A How to Guide for Travelling Alone

As my upcoming trip to Iceland and London approaches, I thought it would only be appropriate to write about my experiences travelling by myself.

First, let me say this; there is no shame in you travelling, and going on an adventure, by yourself. You are strong and independent, and experiencing things by yourself helps you grow in all facets of your life. You will meet people, you will learn a lot, and if these are things that you are worried about, think of all the books you can read and the great food you can eat. I won’t dismay that sharing experiences with someone else is wonderful… but this is about you wanting to do something for YOU. If you’re comfortable at home being alone, then really what’s the difference? Your comfort zone? Your familiar space? Try to make these new experiences your comfort zone. If you start to feel anxious or worried about something that is out of your control, think of the worst case scenario and prepare for that; as long as you are safe and healthy, you are capable of anything.

With that, my first point is BRING ENTERTAINMENT! You are in an exotic space, and absolutely should not be spending time on your phone or in your hotel. But, there will be a lot of downtime when you are in restaurants or waiting in line or simply taking in a scenery. Therefore, I recommend books or, better-yet, a Kindle. It is small, easily rechargeable and gives you a library at your fingertips. I only recently purchased one and am already obsessed. This entertainment may also include LISTENING MATERIAL; when you’re walking around a historic city maybe try looking for a podcast or local radio show. You will feel less alone, and have the opportunity to learn while you’re exploring. Maybe try a discussion on the place you are going? You could also create a playlist that keeps you upbeat, warm and fuzzy (I had ‘Love on the Weekend’ by John Mayer on repeat for a week).

Have you ever been on a trip, with family or friends, and wanted to do something that no one else did? Or do you typically find that you’re interests in foreign places are different from others? Now is your opportunity to explore everything and anything YOU want, rather than following the group and appeasing others. I am the person who, when in a new country or culture, wants to live like a local. But usually the people that I travel with want to see the big sites and hit the best tourist spots, so I make a point to either go to the place by myself later on, or travel alone and hit MY spots at a later date. Honestly, there’s no satisfaction like your own contentment.

While it is an unfortunate reality, being financially stable can relieve a lot of your stress while travelling and I am not just referring to a comfortable spending budget. By this I mean, plan for all different scenarios; can you afford to buy a new ticket in an emergency? If plans fall through, can you arrange new accommodations? If you get lost, can you spring for a safe route home? If your safety is in jeopardy do you have a back-up plan? It sucks, but having an emergency budget (stashed away) is going to get you what you need fast. Obviously, this is also dependent on where you go and what you are doing on a daily basis but, when I was in Rome by myself, I was constantly getting lost and in densely populated tourist areas – being hyper-aware of my surroundings – but I knew that if I was too lost or if something were to happen to my belongings, I had enough money in the bank to get home.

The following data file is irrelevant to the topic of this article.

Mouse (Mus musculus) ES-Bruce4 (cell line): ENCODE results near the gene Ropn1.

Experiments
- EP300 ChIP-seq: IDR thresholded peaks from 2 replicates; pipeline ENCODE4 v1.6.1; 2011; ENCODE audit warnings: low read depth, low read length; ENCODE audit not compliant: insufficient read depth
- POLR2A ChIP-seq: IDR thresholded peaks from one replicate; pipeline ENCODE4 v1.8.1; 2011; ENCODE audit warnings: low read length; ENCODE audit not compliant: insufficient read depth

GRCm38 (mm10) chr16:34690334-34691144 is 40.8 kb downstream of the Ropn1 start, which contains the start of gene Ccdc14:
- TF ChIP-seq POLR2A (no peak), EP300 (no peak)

Because you are by yourself, the reality is that time doesn’t fly by like it does when you’re with others, and it takes practice to appreciate the slowness of time that comes with travelling by yourself. However, by making a schedule or plan, you have a little bit more structure and the opportunity to fill your days with activities so that you are keeping busy and really, not even realizing that you’re alone. I would recommend ranking them from most to least important so that if you take more time at one site, and don’t have enough time for the others, you got to see what was most important. I would recommend any DK Eye Witness Top 10 books on the city you’re exploring and writing out a day-to-day guide for yourself. These books are pocket sized and have pull-out maps where you can outline routes.

Obviously, if you’re going on a trip for more than 8 hours, you need to pack a bag. I adore packing for my trips and picking my favourite pieces but part of this is preparation for events, outings, weather and just overall comfort. Pack efficiently and effectively so that you are comfortable, but also prepared. Layers are key of weather you can’t really anticipate, and you really don’t need 6 bikinis for a beach trip; 2 tops, 2 bottoms that you can mix and match (I say this delicately as I have plenty of friends who overpack, and am also someone who shops A LOT while travelling). With this, coincides the theme of packing lightly; if you are by yourself I would say do not check a bag as a) it is more convenient and b) should your bag get lost, you have no alternatives or people to share a toothbrush with.

Overall, remember that this trip is FOR YOU AND ONLY YOU! Do what you want, wear what you want, love who you are and just have fun. Appreciate the beauty in diversity and seek comfort in your own seclusion. And finally, remember that it is okay to be lonely while travelling alone, but its not for forever, and there is no shame in spending a night-in with Netflix and a pizza; even if you’re 3000 miles from your own bed.


Advertisements